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May return to EMS. Chance my success.

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  • May return to EMS. Chance my success.

    So I worked as an EMT about 6 years ago. I did not consider it a success.

    I have identified the factors that led to my inability to perform.

    First, I am not naturally a fast, quick on my feet thinker. I am highly intelligent, but I am more reflective and analytical. I process immediate incoming information more slowly than the average person. I do best when I can take time to think about a situation. I recognize that in EMS, this time is in short supply. We must think and act NOW, as life hangs in the balance. That is not to say I can't do it, just that it isn't natural for me. It takes a considerable amount of focus and intention for me to do. I have to be confident in the processes and skills I am utilizing.

    Second, the anxiety of calls compromised my ability to perform. The focus required to be this job well was interfered with by anxiety. Basic tasks seemed insurmountable challenges. I did not have any grounding skills to manage this anxiety, and it essentially took over. The result was on some calls I was unable to do the job well. Sometimes, I would "freeze up." I'd say as time went on, this was less of a factor. However, patient's lives hang in the balance, and I may not have the time to dial this in. A mistake could cost a life.

    I did very well in class. I was able to competently manage our "mock" calls. However, the pressures and anxieties of real emergencies added another element entirely, and I was not able to adapt. My crew told me I was below average and wasn't going to make it. This was crushing, but fair. I was not performing competently. Some calls I did well, but I was very inconsistent.

    My success will depend entirely on my ability to ground myself and focus on the situation at hand, managing the anxieties of an emergency. I essentially need to tune out my anxieties and focus, so that I may think and act RIGHT NOW. I need to improve my ability to think on my feet, and cope with and tune out anything that gets in the way. So my question is, is this something that can be learned, or is this something you either have or you don't? Is EMS/firefighting simply a poor fit for me, and should I accept that and pursue different ways of helping people?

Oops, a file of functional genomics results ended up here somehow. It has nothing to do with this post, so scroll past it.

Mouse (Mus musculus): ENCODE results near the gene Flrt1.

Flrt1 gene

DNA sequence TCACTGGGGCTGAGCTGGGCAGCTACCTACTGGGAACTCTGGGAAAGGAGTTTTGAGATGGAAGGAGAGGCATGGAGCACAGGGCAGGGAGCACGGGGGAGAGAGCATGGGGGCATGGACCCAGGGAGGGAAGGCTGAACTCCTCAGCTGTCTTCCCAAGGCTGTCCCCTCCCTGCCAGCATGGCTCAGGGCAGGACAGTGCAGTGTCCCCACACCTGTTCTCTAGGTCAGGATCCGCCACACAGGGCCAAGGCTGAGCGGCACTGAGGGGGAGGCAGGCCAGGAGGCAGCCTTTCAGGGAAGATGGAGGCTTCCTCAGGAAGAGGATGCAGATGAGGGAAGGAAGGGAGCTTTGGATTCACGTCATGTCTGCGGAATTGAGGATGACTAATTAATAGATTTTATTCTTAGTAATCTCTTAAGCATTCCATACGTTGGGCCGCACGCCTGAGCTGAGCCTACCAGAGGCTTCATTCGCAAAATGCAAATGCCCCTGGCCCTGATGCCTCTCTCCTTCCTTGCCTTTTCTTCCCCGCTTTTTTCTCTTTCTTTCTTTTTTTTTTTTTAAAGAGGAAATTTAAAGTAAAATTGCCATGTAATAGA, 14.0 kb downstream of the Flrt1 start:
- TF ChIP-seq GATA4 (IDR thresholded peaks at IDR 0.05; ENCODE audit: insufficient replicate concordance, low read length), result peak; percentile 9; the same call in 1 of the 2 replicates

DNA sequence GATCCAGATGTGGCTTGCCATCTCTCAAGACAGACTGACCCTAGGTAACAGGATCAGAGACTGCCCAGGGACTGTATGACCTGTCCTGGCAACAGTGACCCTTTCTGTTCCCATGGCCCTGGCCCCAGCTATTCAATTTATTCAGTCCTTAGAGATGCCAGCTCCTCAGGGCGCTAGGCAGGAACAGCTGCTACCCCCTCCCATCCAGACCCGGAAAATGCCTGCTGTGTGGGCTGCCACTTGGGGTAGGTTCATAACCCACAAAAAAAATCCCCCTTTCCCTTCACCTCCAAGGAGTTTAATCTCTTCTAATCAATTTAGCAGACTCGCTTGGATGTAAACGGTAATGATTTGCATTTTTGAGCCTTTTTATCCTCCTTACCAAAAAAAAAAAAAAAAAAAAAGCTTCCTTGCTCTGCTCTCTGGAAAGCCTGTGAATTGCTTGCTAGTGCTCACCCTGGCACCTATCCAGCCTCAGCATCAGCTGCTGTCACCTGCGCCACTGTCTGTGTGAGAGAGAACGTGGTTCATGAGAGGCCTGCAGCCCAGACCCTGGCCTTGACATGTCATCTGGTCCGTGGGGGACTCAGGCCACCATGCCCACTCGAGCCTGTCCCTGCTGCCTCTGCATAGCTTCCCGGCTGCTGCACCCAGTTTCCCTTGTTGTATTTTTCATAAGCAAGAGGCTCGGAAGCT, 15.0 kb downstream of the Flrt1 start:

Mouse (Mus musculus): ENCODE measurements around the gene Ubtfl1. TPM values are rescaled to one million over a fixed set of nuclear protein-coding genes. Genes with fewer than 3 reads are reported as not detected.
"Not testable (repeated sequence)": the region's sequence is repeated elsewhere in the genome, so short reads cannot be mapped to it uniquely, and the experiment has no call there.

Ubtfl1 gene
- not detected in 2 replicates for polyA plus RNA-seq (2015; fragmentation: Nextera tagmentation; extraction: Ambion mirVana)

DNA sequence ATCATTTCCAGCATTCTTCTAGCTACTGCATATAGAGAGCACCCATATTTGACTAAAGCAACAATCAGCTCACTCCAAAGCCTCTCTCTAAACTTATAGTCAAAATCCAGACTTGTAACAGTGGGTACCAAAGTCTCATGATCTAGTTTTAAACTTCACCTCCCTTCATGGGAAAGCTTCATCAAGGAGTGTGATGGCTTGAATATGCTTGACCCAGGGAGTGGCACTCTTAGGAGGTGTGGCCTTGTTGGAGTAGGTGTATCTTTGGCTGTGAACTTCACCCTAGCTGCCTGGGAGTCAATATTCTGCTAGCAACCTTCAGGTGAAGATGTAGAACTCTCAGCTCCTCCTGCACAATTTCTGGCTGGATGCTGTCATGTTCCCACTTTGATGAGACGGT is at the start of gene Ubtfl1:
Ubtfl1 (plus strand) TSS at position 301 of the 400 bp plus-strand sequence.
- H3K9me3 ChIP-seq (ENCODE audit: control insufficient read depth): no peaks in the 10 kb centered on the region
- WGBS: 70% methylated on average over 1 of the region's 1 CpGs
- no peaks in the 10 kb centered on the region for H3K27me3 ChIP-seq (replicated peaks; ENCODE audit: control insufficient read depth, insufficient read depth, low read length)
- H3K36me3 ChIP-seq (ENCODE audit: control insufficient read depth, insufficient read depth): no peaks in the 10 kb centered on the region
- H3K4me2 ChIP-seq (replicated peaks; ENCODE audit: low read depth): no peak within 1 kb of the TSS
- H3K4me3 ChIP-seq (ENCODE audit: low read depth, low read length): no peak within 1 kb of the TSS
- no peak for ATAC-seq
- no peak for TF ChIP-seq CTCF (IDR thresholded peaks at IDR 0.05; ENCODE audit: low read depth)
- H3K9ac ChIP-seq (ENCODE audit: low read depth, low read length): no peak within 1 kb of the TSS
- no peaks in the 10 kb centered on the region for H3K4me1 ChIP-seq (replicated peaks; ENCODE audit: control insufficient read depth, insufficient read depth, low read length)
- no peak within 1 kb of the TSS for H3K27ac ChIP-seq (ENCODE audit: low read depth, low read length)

Don't hold back. I'd like to know.

  • #2
    So how old are you now??


    What have you been doing the last six years??


    Are you still certified?

    Any firefighting work??

    http://www.youtube.com/watch?v=JZdEH...e_gdata_player

    Comment


    • #3
      Can you arrange a ride-along with a local agency?

      You'd be under no pressure to perform, as an observer, but you'd be able to place yourself in the crews shoes real time and perhaps judge your reaction and response to the unfolding situation.

      And perhaps critique your view of the call with the crew after the fact.

      If you get a good mentoring crew, they might even include you in the call, asking your assessment, etc. Worst case scenario, you end up assisting with CPR on a full arrest.
      Opinions my own. Standard disclaimers apply.

      Everyone goes home. Safety begins with you.

      Comment


      • #4
        If you cannot overcome this anxiety I would recommend finding another line of work.
        As an EMT, Paramedic or Firefighter it is of utmost importance that you can think on your feet fast and make the right call "Everytime" because lives are in the balance.
        Think of it this way: What if you needed medical attention for a life threatening condition or needed rescue from a burning building? Would you want a 1st responder showing up and not have the ability to make a fast assessment and plan of attack to save your life?

        Comment

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